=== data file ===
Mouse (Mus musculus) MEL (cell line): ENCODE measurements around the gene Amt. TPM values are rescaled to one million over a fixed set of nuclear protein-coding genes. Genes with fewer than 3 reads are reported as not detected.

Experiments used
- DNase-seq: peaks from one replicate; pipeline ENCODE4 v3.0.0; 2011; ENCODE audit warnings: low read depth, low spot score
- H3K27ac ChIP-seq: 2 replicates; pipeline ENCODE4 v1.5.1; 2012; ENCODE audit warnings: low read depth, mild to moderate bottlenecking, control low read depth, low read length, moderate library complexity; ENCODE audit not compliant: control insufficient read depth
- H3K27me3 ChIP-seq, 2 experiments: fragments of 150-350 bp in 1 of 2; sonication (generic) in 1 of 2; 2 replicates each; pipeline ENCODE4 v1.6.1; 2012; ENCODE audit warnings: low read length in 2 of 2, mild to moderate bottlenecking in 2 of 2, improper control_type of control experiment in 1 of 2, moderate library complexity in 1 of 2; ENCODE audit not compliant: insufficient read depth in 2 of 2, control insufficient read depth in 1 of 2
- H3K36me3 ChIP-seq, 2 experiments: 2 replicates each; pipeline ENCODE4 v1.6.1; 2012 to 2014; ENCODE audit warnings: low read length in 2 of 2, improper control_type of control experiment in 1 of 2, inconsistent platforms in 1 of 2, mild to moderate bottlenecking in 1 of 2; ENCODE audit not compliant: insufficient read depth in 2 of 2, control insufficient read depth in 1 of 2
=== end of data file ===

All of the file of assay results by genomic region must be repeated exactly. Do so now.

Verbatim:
Mouse (Mus musculus) MEL (cell line): ENCODE measurements around the gene Amt. TPM values are rescaled to one million over a fixed set of nuclear protein-coding genes. Genes with fewer than 3 reads are reported as not detected.

Experiments used
- DNase-seq: peaks from one replicate; pipeline ENCODE4 v3.0.0; 2011; ENCODE audit warnings: low read depth, low spot score
- H3K27ac ChIP-seq: 2 replicates; pipeline ENCODE4 v1.5.1; 2012; ENCODE audit warnings: low read depth, mild to moderate bottlenecking, control low read depth, low read length, moderate library complexity; ENCODE audit not compliant: control insufficient read depth
- H3K27me3 ChIP-seq, 2 experiments: fragments of 150-350 bp in 1 of 2; sonication (generic) in 1 of 2; 2 replicates each; pipeline ENCODE4 v1.6.1; 2012; ENCODE audit warnings: low read length in 2 of 2, mild to moderate bottlenecking in 2 of 2, improper control_type of control experiment in 1 of 2, moderate library complexity in 1 of 2; ENCODE audit not compliant: insufficient read depth in 2 of 2, control insufficient read depth in 1 of 2
- H3K36me3 ChIP-seq, 2 experiments: 2 replicates each; pipeline ENCODE4 v1.6.1; 2012 to 2014; ENCODE audit warnings: low read length in 2 of 2, improper control_type of control experiment in 1 of 2, inconsistent platforms in 1 of 2, mild to moderate bottlenecking in 1 of 2; ENCODE audit not compliant: insufficient read depth in 2 of 2, control insufficient read depth in 1 of 2